The real question we need to actually answer and contend with if you want to advocate for libertarianism: How do we handle this real demand for other people to change their behavior?
The Academic Agent mostly focuses on how the market solves many issues and thus it is kind of silly to be a market skeptic even in the face of the market failure critique. Do we need a government to solve every apparent market failure? In many countries, the government controlled and publicly funded the broadcast of radio. It was argued that there would be no way to fund it. In other countries, they had a much more competitive market where radio stations could compete and bundle their services with advertisements. The radio station is able to sell beer, mattresses, beauty products, etc. to their listeners in order to fund its operation. This is how a lot of content works on the internet. This idea is just a bit of brilliant entrepreneurship, someone came along and figured out how to bundle this non excludable good with something that earns the provider money. A lot of market failures are just opportunities for entrepreneurs to come in and solve it to make money.
So let us examine the issue of the lighthouse that The Academic Agent raised, the solution he provided is how it was actually solved. The public good of the lighthouse was bundled with docking fees to access the port. Ports funded their own lighthouses and didn’t receive government funding. I will even give that many economists have been fooled by market failure arguments. If you study welfare economics in university, you might come away too optimistic that the government can intervene to solve these problems. His argument however relies on the idea that people will buy up and monopolize some stretch of coast. This is not a bad thing, I mean you could solve the dam issue by just buying up all the property in the area and then building the dam to increase the value of the property. Yes, if we can all just privatize the external costs and benefits, then everything is fine. This just sidesteps the issue of trying to form cooperative efforts.
A lot of market failures are solved with excellent entrepreneurship, but this doesn’t mean every market failure can be solved this way. Pollution was not solved by a market. Most pollution has been controlled with command and control standards, taxes, or tradable pollution permits. Now suppose we want to go to the austrian economics solution and avoid these statist schemes. A proposal is that of property rights, which is an alternative to direct government involvement. In essence, why don’t we just privatize the air around your house. If someone pollutes it, then you can just take them to court. The issue I take here is that this requires someone to craft a policy of property rights and air rights that is designed to be able to punish polluters. Technically competent property rights definitions are an example of the role of government. Setting up courts as an institution is also expensive. Trying to arbitrate every dispute with property rights is not necessarily the most desirable solution for all the parties involved.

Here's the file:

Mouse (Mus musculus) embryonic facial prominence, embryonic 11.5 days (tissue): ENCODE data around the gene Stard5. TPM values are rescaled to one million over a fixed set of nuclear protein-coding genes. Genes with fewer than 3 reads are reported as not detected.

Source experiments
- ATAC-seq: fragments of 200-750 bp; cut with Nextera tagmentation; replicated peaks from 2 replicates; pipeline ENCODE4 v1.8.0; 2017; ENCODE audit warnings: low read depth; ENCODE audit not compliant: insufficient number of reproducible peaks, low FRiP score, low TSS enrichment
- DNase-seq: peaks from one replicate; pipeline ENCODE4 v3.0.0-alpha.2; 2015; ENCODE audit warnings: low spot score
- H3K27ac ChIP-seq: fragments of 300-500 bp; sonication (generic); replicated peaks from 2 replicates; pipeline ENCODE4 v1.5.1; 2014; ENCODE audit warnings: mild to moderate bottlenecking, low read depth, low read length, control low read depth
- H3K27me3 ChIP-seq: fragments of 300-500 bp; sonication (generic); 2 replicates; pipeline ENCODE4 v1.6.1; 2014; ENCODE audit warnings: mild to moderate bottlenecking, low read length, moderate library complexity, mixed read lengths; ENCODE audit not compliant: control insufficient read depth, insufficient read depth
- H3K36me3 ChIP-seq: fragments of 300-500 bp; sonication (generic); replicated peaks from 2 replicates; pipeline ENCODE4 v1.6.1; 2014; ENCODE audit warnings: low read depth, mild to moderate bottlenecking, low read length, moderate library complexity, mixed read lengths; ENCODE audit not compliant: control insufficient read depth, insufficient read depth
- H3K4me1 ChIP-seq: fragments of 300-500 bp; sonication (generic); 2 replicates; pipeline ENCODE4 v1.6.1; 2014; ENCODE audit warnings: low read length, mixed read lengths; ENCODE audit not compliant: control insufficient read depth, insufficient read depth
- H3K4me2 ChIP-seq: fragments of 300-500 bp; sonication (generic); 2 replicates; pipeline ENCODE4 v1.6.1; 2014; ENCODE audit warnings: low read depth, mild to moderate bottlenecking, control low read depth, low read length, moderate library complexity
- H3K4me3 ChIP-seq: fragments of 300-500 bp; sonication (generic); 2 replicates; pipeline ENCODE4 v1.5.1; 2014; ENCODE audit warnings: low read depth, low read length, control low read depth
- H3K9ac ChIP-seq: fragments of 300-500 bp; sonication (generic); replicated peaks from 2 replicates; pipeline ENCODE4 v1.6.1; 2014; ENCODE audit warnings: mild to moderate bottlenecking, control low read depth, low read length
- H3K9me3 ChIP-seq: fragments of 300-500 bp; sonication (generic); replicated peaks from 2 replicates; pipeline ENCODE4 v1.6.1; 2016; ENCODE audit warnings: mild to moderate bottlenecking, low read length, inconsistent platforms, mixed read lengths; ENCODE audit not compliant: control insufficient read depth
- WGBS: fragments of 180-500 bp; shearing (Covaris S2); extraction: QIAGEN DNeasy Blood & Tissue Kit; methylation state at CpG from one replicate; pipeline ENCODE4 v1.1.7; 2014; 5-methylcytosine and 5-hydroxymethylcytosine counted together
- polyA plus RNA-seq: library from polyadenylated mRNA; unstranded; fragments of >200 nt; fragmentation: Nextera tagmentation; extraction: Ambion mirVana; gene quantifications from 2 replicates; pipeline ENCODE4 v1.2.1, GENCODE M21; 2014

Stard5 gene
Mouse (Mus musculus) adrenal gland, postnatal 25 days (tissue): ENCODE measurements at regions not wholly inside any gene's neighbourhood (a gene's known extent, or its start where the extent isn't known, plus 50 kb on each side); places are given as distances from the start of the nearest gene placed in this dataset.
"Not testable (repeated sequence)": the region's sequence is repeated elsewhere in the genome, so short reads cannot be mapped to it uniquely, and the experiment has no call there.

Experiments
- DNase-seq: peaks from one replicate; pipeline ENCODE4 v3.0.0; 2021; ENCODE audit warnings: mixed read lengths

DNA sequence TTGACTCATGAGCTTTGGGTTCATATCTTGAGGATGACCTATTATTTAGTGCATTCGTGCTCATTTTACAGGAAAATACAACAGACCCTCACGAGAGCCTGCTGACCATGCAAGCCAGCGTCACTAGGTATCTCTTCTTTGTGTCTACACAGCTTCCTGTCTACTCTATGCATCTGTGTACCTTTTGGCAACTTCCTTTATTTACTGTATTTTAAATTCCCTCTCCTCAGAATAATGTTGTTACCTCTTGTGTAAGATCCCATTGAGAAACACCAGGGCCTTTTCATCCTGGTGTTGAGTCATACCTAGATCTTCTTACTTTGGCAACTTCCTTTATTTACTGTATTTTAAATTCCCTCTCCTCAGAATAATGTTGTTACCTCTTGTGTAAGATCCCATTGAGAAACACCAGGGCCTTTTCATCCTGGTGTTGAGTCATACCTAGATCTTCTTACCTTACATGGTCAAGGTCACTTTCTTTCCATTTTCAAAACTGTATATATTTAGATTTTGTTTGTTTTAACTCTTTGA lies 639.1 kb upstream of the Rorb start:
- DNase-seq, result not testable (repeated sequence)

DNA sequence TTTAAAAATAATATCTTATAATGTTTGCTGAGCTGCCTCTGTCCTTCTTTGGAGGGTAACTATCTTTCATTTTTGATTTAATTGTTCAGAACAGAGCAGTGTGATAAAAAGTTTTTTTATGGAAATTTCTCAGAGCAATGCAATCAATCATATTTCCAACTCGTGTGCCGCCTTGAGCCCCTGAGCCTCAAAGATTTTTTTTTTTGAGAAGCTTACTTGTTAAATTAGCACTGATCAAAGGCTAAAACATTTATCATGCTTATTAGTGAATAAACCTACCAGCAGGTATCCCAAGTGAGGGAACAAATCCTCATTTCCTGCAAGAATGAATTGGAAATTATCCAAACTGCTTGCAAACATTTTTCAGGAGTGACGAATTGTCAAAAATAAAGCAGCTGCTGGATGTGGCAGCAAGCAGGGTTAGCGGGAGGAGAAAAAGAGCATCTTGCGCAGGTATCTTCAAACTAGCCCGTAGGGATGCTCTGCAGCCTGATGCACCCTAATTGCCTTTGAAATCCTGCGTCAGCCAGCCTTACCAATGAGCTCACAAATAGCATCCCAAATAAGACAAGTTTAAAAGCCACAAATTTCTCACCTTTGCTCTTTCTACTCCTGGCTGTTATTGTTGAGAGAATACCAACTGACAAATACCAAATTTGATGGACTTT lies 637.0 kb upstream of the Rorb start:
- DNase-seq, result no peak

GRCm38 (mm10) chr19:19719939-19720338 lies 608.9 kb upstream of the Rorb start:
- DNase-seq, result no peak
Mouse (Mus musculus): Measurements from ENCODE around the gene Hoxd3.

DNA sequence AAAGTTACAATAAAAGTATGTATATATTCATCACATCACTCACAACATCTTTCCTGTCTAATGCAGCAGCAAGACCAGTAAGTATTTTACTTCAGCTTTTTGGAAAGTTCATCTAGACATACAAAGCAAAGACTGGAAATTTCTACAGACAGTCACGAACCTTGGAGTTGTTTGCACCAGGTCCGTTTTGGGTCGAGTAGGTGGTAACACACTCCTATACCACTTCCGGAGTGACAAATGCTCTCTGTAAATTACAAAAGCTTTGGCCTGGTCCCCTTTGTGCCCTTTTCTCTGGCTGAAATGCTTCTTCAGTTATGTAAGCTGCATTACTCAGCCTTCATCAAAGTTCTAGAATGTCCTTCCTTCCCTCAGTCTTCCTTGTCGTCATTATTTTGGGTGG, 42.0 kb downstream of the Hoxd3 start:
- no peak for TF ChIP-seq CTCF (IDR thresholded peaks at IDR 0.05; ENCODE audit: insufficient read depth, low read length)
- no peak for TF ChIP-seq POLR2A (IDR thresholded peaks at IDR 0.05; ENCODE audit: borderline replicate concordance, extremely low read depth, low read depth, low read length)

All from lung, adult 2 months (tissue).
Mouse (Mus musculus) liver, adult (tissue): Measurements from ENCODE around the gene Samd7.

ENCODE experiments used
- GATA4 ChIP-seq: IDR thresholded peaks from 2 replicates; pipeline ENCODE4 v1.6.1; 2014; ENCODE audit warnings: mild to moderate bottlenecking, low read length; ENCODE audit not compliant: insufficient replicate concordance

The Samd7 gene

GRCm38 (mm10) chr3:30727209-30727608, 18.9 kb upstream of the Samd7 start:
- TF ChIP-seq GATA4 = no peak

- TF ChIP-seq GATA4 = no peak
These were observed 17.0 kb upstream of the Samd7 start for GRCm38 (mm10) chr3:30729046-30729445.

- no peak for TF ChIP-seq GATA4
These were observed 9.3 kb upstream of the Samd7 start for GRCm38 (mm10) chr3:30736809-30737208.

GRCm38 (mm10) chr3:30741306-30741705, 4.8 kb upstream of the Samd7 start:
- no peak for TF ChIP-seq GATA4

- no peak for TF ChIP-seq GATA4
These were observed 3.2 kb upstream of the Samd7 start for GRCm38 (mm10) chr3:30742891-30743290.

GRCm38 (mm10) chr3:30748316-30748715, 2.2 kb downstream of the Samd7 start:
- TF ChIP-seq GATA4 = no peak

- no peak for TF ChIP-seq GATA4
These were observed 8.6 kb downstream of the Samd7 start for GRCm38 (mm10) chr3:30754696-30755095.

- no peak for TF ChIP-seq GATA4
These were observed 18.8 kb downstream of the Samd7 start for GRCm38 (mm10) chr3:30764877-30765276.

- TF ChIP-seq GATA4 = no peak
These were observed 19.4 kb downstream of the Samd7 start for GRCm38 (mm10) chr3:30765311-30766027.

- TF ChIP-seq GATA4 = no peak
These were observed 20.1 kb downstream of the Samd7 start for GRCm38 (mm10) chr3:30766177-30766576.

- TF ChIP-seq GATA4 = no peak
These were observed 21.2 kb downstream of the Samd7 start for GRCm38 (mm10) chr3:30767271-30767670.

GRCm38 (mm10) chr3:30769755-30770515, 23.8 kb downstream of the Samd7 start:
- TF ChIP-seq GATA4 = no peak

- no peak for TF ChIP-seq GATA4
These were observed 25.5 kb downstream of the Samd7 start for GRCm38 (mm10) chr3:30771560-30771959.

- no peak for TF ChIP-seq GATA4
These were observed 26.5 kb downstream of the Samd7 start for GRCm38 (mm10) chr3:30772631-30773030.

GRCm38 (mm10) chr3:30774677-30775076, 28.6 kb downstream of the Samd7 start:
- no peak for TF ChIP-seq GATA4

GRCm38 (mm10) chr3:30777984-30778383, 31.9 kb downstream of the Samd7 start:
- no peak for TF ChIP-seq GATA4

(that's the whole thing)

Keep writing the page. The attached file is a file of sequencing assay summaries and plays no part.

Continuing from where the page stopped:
To go back to the issue of the state, The Academic Agent has even made arguments against immigration on the grounds that you can’t exclude them from public services and they impose an external cost on him. You can see his arguments in “The Economic Cost of Immigration” and I believe his economics bloodsport video on the same topic. Sadly, the Academic Agent has put this video behind a paywall. It is curious that he uses market failure arguments and asks for an explicit government involvement to limit immigration. From my memory, I do recall the Academic Agent making the argument that immigrants are like pollutants from a smoke stack. These arguments are curiously a market failure and almost a public good argument. This just goes to my point that most economic arguments about state action are in the tradition of correcting market failure and the Academic Agent engages in the same types of arguments.
Doing research for this video, I stumbled across a mises institute lecture that had many of the same examples that the Academic Agent used. So to close on here, I would like to recommend a video, ”Externalities, Public Goods, and the Role of Government” by Peter G. Klein. I assume the Academic Agent used this video in his research or at least had read other material from the mises institute. This is reasonable considering he has written for them and attends various lectures.
I would recommend you go and take a look at this video, because the speaker goes into depth the issue with many of the standard theories and their implementation. He is far more expansive and cuts to core issues at play much better than the Academic Agent. This is not to knock any of the Academic Agent’s catalog of economic education; I only want to demonstrate that I think he really failed to defend his thesis. He didn’t really engage with any of the market failure arguments, just argue that government involvement is not always the answer. This was never the contention in the first place. If we remember from the start of this video, everyone was already arguing from the limited government framework. So I think he has done a disservice to his audience here and